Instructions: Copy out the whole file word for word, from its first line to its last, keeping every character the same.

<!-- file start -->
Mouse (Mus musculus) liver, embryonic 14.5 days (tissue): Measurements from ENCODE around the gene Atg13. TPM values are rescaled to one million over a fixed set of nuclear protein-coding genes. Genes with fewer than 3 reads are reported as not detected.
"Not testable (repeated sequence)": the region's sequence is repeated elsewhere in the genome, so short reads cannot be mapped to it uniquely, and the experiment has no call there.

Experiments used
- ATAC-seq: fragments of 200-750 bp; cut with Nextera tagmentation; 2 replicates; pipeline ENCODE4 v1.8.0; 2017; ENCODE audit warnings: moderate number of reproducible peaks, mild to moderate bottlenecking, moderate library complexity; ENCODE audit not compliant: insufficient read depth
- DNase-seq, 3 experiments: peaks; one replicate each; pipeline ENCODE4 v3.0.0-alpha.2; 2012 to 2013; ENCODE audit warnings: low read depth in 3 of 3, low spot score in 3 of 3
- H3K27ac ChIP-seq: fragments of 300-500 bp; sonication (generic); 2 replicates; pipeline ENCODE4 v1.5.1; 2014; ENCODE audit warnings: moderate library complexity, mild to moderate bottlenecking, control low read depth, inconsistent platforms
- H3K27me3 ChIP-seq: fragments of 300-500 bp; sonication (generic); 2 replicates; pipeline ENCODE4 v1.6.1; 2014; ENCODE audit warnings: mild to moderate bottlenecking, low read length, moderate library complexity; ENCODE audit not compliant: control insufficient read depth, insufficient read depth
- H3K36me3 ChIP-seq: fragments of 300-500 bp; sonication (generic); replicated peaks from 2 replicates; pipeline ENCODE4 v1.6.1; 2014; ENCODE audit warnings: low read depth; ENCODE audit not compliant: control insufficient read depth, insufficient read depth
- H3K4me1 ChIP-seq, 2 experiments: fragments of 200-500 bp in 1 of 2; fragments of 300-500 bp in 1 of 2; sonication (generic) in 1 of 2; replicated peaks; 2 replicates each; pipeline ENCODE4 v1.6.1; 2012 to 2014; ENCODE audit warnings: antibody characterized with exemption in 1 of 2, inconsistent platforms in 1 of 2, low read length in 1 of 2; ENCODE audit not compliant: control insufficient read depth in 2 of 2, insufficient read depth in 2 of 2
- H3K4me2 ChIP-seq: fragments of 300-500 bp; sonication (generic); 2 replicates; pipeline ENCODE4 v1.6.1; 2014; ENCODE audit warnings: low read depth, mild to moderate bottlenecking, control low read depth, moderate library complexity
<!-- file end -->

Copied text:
Mouse (Mus musculus) liver, embryonic 14.5 days (tissue): Measurements from ENCODE around the gene Atg13. TPM values are rescaled to one million over a fixed set of nuclear protein-coding genes. Genes with fewer than 3 reads are reported as not detected.
"Not testable (repeated sequence)": the region's sequence is repeated elsewhere in the genome, so short reads cannot be mapped to it uniquely, and the experiment has no call there.

Experiments used
- ATAC-seq: fragments of 200-750 bp; cut with Nextera tagmentation; 2 replicates; pipeline ENCODE4 v1.8.0; 2017; ENCODE audit warnings: moderate number of reproducible peaks, mild to moderate bottlenecking, moderate library complexity; ENCODE audit not compliant: insufficient read depth
- DNase-seq, 3 experiments: peaks; one replicate each; pipeline ENCODE4 v3.0.0-alpha.2; 2012 to 2013; ENCODE audit warnings: low read depth in 3 of 3, low spot score in 3 of 3
- H3K27ac ChIP-seq: fragments of 300-500 bp; sonication (generic); 2 replicates; pipeline ENCODE4 v1.5.1; 2014; ENCODE audit warnings: moderate library complexity, mild to moderate bottlenecking, control low read depth, inconsistent platforms
- H3K27me3 ChIP-seq: fragments of 300-500 bp; sonication (generic); 2 replicates; pipeline ENCODE4 v1.6.1; 2014; ENCODE audit warnings: mild to moderate bottlenecking, low read length, moderate library complexity; ENCODE audit not compliant: control insufficient read depth, insufficient read depth
- H3K36me3 ChIP-seq: fragments of 300-500 bp; sonication (generic); replicated peaks from 2 replicates; pipeline ENCODE4 v1.6.1; 2014; ENCODE audit warnings: low read depth; ENCODE audit not compliant: control insufficient read depth, insufficient read depth
- H3K4me1 ChIP-seq, 2 experiments: fragments of 200-500 bp in 1 of 2; fragments of 300-500 bp in 1 of 2; sonication (generic) in 1 of 2; replicated peaks; 2 replicates each; pipeline ENCODE4 v1.6.1; 2012 to 2014; ENCODE audit warnings: antibody characterized with exemption in 1 of 2, inconsistent platforms in 1 of 2, low read length in 1 of 2; ENCODE audit not compliant: control insufficient read depth in 2 of 2, insufficient read depth in 2 of 2
- H3K4me2 ChIP-seq: fragments of 300-500 bp; sonication (generic); 2 replicates; pipeline ENCODE4 v1.6.1; 2014; ENCODE audit warnings: low read depth, mild to moderate bottlenecking, control low read depth, moderate library complexity